SJ6077 - Sports Journalism (2018/19)
|Module specification||Module approved to run in 2018/19|
|Module title||Sports Journalism|
|Module level||Honours (06)|
|Credit rating for module||15|
|School||School of Computing and Digital Media|
|Total study hours||150|
|Running in 2018/19||No instances running in the year|
This module introduces students to the basics of sports journalism, to the roles it has played and continues to play in society, and to the main theories used to understand how it works. It offers an option to those wishing to develop specialised knowledge in journalism and related fields.
Working together, individually and in small groups, students will explore different facets of sports reporting, including match reporting, interviewing and investigative sports journalism. They will develop professional skills of commentating, interviewing and reporting sports events. They will reflect on live ethical issues in sports and sports journalism.
There will be a multi-platform element to the course in an effort to recreate real-life situations and increase employability, including liveblogging events, tweeting and broadcast skills, posting to class blog and course website.
The module will be assessed by one portfolio of five written/multimedia pieces, a 2000-word article of investigative journalism and a journal moderated by tutors at the end of the semester.
Students will begin by identifying how sports journalism is both similar to and different from regular news reporting.
They will learn about beat reporting, following a local team or club and plugging into their world. Thus, students will be required to do a great deal of work outside the classroom as well as in. Going to matches, talking to “their” team and plugging into the world of local sport. Much of this will need to be self-motivated and self-reflective. LO1
In class, students will learn how to write up match reports, news items for various outlets, feature articles and in-depth profiles of individuals and events as well as how to put together and online packages, including podcasts. Images will be important. LO2, LO3, LO4
Participation in newsdays will help them gain experience in writing to commission and deadline. LO3
Regular reading of sports media and a keen interest in at least one sport are essential. Through site visits and guest speakers, students will gain personal experience to deepen their understandings of the journalistic field and its agents and develop investigations. LO1, LO4
Finally, they will sharpen writing and presentation skills through feedback from staff and other students, developing both professional and transferable communication skills and building up a portfolio. LO5
If students read all the required texts, perform the required homework outside of class, participate in all the class activities and complete the required assessments and assignments, they should be able to:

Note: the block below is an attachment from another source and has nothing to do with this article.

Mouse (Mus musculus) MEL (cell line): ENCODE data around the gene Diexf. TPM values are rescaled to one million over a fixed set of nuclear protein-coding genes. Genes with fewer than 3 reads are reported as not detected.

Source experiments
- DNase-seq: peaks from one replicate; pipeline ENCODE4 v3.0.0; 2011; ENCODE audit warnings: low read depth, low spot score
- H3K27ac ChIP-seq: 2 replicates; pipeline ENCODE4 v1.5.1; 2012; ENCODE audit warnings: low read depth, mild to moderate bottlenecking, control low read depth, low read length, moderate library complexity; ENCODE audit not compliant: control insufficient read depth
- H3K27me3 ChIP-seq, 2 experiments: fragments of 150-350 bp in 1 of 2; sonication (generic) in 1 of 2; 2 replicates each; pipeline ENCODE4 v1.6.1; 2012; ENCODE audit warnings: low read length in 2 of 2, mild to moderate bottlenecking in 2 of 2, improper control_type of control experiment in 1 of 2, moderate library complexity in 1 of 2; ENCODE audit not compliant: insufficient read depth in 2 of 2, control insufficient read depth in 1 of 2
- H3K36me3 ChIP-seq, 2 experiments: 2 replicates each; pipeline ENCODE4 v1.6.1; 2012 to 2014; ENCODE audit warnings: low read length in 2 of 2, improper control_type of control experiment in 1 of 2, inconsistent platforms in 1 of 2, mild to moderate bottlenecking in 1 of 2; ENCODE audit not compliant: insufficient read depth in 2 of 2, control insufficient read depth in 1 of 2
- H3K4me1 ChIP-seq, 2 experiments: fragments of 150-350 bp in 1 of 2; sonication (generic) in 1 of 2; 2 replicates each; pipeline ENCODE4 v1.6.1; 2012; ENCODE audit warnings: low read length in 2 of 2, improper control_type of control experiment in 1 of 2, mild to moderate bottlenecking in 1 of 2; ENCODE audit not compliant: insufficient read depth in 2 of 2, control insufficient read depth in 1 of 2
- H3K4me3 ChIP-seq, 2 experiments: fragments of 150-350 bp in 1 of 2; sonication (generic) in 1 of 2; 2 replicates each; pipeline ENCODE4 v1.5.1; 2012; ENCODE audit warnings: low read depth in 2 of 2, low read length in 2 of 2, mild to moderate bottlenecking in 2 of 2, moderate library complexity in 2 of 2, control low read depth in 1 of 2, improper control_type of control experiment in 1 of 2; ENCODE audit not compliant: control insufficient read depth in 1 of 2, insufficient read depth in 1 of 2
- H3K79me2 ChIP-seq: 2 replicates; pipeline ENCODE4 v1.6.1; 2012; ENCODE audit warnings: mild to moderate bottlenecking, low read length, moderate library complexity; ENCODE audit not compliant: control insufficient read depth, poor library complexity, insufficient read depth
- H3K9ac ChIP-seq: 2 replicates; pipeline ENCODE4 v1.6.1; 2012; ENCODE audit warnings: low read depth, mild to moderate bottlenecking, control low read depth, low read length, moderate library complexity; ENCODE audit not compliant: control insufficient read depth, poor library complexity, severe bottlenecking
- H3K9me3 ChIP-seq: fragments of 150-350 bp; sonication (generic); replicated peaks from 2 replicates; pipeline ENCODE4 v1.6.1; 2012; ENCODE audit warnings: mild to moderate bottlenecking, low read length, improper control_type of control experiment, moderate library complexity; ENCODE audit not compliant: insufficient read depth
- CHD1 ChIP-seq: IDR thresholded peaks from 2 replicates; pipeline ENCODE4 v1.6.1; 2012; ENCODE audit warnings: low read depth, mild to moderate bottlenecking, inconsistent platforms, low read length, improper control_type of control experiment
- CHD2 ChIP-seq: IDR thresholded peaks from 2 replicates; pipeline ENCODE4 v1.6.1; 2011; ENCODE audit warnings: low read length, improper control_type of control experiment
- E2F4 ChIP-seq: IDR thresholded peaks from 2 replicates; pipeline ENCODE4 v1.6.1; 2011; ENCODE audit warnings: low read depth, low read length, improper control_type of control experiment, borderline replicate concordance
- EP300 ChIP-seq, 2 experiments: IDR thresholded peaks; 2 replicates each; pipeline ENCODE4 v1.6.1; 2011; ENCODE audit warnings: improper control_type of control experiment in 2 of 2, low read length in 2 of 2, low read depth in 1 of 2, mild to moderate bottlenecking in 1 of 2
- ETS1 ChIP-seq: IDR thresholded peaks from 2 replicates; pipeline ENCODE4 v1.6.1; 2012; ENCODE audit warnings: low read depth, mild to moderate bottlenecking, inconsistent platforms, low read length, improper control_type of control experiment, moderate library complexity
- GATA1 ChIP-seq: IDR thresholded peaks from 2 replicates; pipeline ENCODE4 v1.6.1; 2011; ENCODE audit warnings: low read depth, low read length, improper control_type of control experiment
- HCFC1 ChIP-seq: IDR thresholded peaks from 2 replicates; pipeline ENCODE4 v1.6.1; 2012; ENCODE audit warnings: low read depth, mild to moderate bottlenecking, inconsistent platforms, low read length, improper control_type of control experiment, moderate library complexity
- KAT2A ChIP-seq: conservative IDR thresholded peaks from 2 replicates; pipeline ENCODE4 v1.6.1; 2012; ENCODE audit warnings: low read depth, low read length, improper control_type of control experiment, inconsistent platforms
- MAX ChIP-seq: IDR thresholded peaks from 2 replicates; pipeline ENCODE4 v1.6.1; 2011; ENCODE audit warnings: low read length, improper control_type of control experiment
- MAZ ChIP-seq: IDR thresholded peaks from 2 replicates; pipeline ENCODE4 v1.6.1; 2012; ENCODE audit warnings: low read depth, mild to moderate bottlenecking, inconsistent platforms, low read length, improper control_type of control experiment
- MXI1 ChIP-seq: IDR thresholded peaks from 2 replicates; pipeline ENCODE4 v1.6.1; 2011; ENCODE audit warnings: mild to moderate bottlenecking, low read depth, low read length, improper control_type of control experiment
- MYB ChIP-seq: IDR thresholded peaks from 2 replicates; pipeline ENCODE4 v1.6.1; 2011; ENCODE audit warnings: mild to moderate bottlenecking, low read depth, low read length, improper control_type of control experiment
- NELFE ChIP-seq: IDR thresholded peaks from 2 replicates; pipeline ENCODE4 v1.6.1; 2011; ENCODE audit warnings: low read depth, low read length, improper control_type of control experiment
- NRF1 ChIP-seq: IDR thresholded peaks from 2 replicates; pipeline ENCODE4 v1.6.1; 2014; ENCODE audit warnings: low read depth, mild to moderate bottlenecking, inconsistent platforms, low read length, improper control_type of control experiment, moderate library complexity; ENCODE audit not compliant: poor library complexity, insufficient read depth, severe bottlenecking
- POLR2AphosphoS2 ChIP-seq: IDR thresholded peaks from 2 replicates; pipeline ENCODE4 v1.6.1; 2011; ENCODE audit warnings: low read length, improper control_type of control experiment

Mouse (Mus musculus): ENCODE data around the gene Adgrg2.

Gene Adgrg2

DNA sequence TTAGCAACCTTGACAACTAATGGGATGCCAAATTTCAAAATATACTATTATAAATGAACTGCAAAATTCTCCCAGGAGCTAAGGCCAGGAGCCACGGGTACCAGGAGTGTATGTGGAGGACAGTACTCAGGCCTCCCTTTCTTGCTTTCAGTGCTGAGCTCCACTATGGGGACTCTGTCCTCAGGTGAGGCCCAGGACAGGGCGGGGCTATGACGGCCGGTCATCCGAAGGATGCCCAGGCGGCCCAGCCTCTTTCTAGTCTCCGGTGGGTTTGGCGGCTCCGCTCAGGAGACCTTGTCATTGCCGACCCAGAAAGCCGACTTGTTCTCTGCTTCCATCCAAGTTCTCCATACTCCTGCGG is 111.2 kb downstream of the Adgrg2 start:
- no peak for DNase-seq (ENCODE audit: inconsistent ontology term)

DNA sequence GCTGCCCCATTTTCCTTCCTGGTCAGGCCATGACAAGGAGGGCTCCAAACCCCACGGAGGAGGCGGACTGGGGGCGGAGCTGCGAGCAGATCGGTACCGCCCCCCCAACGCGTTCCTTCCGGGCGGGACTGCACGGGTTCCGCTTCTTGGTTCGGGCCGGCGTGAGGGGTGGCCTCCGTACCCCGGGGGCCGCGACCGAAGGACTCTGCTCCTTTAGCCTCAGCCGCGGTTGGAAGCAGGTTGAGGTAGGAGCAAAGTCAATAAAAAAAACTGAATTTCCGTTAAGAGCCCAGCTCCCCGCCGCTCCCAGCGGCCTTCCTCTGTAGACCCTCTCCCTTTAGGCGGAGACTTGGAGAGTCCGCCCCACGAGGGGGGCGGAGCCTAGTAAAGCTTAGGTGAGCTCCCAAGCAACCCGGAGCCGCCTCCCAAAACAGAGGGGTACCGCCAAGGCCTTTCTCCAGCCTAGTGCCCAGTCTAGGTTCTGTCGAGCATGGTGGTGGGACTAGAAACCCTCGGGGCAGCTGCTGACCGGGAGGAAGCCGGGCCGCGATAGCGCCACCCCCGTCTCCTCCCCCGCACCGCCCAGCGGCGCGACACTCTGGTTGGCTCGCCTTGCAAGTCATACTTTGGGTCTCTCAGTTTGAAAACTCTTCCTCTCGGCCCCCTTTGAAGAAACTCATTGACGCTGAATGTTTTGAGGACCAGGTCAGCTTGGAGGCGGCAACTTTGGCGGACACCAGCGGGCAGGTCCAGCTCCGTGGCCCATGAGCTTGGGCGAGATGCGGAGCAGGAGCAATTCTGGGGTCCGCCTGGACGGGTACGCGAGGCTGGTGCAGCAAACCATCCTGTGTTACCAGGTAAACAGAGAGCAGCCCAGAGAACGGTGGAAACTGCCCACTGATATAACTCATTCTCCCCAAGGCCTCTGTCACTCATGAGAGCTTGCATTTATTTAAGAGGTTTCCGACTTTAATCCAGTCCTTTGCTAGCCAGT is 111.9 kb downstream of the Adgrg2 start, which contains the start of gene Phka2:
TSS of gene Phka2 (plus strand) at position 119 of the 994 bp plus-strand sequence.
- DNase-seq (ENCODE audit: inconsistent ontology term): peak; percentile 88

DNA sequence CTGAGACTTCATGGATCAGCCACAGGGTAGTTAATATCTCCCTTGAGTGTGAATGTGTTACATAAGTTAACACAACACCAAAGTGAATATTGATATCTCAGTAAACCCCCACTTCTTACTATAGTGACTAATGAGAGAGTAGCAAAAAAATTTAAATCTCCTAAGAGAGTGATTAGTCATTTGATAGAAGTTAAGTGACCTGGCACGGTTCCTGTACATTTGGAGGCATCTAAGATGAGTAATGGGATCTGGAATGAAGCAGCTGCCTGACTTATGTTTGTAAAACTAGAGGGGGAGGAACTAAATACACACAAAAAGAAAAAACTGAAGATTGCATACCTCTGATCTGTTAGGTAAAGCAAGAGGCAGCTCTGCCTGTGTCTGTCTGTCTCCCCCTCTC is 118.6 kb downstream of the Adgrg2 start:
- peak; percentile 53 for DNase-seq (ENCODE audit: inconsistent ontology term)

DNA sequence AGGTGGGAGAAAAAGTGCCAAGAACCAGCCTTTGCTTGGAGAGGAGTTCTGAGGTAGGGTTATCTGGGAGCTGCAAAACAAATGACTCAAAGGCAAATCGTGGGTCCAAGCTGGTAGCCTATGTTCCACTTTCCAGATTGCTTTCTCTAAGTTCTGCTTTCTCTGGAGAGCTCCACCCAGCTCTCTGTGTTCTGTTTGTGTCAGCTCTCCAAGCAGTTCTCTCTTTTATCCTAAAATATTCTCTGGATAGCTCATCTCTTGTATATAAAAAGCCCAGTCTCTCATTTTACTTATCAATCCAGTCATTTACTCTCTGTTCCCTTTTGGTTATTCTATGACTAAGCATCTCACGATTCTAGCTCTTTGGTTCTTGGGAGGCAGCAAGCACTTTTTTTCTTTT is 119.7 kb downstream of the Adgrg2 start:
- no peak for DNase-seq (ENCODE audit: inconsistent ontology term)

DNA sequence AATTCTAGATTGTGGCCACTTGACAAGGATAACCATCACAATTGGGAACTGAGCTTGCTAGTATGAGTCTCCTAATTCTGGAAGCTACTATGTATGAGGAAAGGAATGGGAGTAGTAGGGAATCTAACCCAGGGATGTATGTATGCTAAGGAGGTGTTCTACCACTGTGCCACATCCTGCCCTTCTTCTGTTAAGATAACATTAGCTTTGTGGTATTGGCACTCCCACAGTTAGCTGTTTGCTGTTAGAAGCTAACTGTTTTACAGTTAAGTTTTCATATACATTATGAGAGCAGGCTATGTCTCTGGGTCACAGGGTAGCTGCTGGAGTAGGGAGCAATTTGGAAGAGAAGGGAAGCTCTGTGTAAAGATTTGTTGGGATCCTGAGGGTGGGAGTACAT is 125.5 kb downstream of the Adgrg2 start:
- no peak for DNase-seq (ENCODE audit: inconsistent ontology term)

1. Report on various sports in various styles, appropriate to industry standards;
2. Plan and develop original sports features for professional outlets;
3. Use critical, problem-solving and information-handling skills to draft, revise and rework ideas for different platforms, including radio;
4. Prepare work with understanding of the contexts within which sporting performances and sporting businesses operate;
5. Create a portfolio of work to show employers.
Formative assessment will include short weekly written exercises both creative and critical on which oral feedback, from tutors and peers, will be given in seminars and workshops and newsdays. Drafts of summative work will also be formatively assessed.
Summative assessment will comprise: multimedia portfolio, long-form piece of journalism and moderation of online journal discussing engagement in class.
Written feedback will be provided electronically for all summative assessments, reinforced by tutorial coaching. Summative assessments will take place at three intervals during the module, timed to be effective alongside other subject-specific modules.
The first summative assessment feedback will be given to the student within a week; the other two within a two-week period.
All work will be assessed individually.
Banks, David and Hanna, Mark. 2017. McNae’s Essential Law For Journalists. Oxford: Oxford [CORE]
Aizlewood John: Playing At Home. London: Orion, 1999 [CORE]
Andrews, P. 2005. Sports Journalism, a practical introduction. London: Sage
Astill, Jame. 2013. The Great Tamasha: Cricket, Corruption And The Turbulent Rise Of Modern India. London: Wisden
Boyle, Raymond: Sports Journalism: Context & Issues. 20016 London: Sage.
Brearley, Mike. 2015. The Art Of Captaincy. What Sport Teaches Us About Leadership. London, Pan
Berry, Scyld. 2016. Cricket: The Game Of Life. London, Hodder & Stoughton
Calvin, Michael, 2012. Family, Life, Death & Football: A Year On The Frontline With A Proper Club. London: Corinthian,
Halberstam, David & Stout, Glenn (eds). 1999.The Best American Sports Writing Of The Century, Houghton Mifflin
Hicks, Wynford. 1998. English For Journalists. London: Routledge. 1998.
Hill, J. Sport. 2002. Leisure And Culture In Twentieth Century Britain. Basingstoke: Palgrave
Jennings, Andre. 2015. The Dirty Game: Uncovering The Scandal At FIFA, Arrow
Lewis, Michael. 2004. Moneyball: The Art Of Winning An Unfair Game. New York: WW Norton & Company
Smith, E. 2008. What Sport Tells Us About Life. London: Viking
Steen, Rob. 2007. Sports Journalism: A Multimedia Primer. London: Routledge
Syed, Matthew. 2010. Bounce: The Myth Of Talent And The Power Of Practice. London: Harper, 2010
Truss, Lynne. 2010. Get Her Off The Pitch! London: Fourth Estate
Walsh, David. 2015. Seven Deadly Sins: My Pursuit Of Lance Armstrong: Simon & Schuster, NY [CORE]
Transparency In Sport
Broadsheet and tabloid newspaper sports sections
BBC Sport Online